February 26, 2012 at 11:29 am by Ben Duronio under Atlanta Braves, Pitching
Last season, the Braves received 119.2 innings out of the combination of Scott Linebrink (54.1), George Sherrill (36.0), and Scott Proctor (29.1). While Sherrill was actually reasonably effective as a left-handed specialist, the other two provided very little value during their Braves’ tenures. Proctor recorded a 6.06 FIP while Linebrink sported a 4.30 mark. Combined, the three totaled -0.5 fWAR.
The replacements for these three are expected to be Kris Medlen, Arodys Vizcaino, and a combination of Robert Fish, Anthony Varvaro, Cory Gearrin, Jairo Asencio, and potentially a few others. It should not be too difficult for these three positions to outperform the negative value provided by the three departed members of the bullpen.
Vizcaino is a good bet to receive 60 or so innings out of the bullpen, which would be more than any non-big three reliever last year – aside from long reliever Christhian Martinez. Taking high leverage innings away from O’Flaherty, Kimbrel, and Venters will be beneficial to their arms over the course of the season, and the value of Vizcaino’s innings over theirs is likely close to equal.
Medlen will probably take some of Martinez’s long innings and the middle relief innings, where the team is tied earlier in the game or down by as many as three runs in the later part of the game, which was when Linebrink was utilized last year. If Medlen does not start any games this year, a reasonable projection should be between 70-80 innings. If Fish misses the roster, Medlen will probably be used against stretches of lefties in the middle innings, where Sherrill was used last year.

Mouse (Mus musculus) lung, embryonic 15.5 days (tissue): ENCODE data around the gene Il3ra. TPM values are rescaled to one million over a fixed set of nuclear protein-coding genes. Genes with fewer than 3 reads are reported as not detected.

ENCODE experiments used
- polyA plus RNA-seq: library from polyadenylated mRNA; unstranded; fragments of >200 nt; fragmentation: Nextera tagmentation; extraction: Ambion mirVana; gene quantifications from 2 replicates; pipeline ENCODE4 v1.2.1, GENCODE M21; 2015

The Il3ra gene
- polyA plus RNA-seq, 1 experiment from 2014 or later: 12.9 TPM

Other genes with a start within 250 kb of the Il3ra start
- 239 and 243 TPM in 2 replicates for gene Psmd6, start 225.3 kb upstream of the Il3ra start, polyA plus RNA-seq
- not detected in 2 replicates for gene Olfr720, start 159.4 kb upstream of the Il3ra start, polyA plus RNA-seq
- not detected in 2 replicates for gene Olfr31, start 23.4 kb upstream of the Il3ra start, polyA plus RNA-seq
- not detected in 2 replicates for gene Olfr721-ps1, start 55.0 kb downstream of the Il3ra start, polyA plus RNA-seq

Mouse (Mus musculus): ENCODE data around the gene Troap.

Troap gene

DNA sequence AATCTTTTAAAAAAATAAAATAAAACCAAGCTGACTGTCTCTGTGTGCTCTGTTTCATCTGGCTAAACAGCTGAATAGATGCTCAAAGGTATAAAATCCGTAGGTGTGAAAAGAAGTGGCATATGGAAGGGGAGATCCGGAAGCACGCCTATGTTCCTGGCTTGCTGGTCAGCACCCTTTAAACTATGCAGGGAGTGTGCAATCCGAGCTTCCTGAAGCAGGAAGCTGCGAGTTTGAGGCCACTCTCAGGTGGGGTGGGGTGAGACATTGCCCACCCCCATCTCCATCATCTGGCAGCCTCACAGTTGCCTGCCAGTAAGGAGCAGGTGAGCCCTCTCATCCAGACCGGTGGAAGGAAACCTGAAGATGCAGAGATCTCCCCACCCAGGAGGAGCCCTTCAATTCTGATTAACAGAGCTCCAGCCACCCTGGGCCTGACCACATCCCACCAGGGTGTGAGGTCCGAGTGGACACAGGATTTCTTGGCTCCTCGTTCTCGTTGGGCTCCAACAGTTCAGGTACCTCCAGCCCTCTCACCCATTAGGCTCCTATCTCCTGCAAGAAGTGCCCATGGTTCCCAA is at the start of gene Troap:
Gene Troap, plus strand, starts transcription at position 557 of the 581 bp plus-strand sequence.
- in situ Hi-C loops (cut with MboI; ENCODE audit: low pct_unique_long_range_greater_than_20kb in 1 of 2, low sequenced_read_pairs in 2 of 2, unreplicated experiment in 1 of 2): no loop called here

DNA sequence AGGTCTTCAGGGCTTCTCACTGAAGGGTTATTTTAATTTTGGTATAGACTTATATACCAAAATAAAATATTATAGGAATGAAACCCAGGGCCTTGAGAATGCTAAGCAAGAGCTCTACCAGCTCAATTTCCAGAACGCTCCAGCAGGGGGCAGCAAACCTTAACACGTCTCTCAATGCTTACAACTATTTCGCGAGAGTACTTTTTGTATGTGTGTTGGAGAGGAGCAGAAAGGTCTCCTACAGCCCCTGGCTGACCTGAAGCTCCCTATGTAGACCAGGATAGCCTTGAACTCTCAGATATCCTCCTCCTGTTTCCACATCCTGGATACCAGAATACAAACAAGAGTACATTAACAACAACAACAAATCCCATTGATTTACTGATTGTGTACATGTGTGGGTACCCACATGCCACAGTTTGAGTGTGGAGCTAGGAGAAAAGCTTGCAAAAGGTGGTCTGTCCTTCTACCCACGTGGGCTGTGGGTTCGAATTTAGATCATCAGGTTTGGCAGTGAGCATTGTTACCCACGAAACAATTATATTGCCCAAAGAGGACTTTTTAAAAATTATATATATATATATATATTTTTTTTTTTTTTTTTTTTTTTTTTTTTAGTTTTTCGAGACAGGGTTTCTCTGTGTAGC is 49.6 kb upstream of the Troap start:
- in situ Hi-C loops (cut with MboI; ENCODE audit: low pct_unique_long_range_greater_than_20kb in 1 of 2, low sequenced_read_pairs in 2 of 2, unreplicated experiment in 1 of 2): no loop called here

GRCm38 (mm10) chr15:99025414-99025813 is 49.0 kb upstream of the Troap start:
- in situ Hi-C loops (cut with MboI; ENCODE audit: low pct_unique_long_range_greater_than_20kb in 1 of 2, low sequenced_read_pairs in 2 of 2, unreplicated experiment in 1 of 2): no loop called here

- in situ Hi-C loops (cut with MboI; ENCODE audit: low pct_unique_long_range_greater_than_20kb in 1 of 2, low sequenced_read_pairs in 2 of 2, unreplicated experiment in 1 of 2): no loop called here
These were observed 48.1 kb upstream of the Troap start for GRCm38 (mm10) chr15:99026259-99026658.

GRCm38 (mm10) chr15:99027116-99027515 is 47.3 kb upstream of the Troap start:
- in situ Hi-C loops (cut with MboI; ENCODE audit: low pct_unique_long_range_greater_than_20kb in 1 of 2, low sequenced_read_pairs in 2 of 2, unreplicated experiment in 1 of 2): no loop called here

The final spot, which will probably be filled a mix of the aforementioned relievers, will probably be used more as a mop up role. This spot will be important on days where the back-end relievers are resting or during double headers, but the importance of most of their innings will be minimal. Varvaro, Proctor, Asencio, Moylan, and Gearrin totaled 65 innings, which will probably be similar this season.
In essence, Vizcaino and Medlen will be asked to throw between 120-140 innings in relatively high leverage situations. Medlen will also probably throw 20-30 long relief type innings as well, which should push Martinez’s total down the same amount. Adding these two relievers to replace the innings thrown by the three departed bullpen arms should be a significant upgrade. The final spot will not be filled with very effective relievers, but there are a few specialty arms that can be of value at points. Regardless, this pitcher will not be asked to throw too many important innings.
Medlen’s success as a reliever should be noted. In 75.1 innings as a reliever, he has a 2.72 FIP. His strikeout-to-walk ratio out of the bullpen is 3.17. That type of success as the team’s fourth or fifth best reliever will be of huge value to the Braves this year. For Vizcaino, we have not seen enough of him out of the bullpen to peg his exact value in that role, and ZiPS projections have him as a starter. Fangraphs fan projections, however, have him at a 3.43 ERA over 67 innings, which seems pretty reasonable. Sure, he could flop, but this is the type of role many of us have anticipated him excelling at.
The addition of Medlen and Vizcaino to an already dominant bullpen may be the biggest acquisition the team has made this year. Instead of falling further behind in games due to Linebrink or Proctor, these two should be able to hold teams where they are at much more frequently, which should make it easier for the offense to come back. For depth purposes, an injury to one of the back-end types should not be crippling either, and a strength will likely not become a weakness with a hobbled closer or set up man.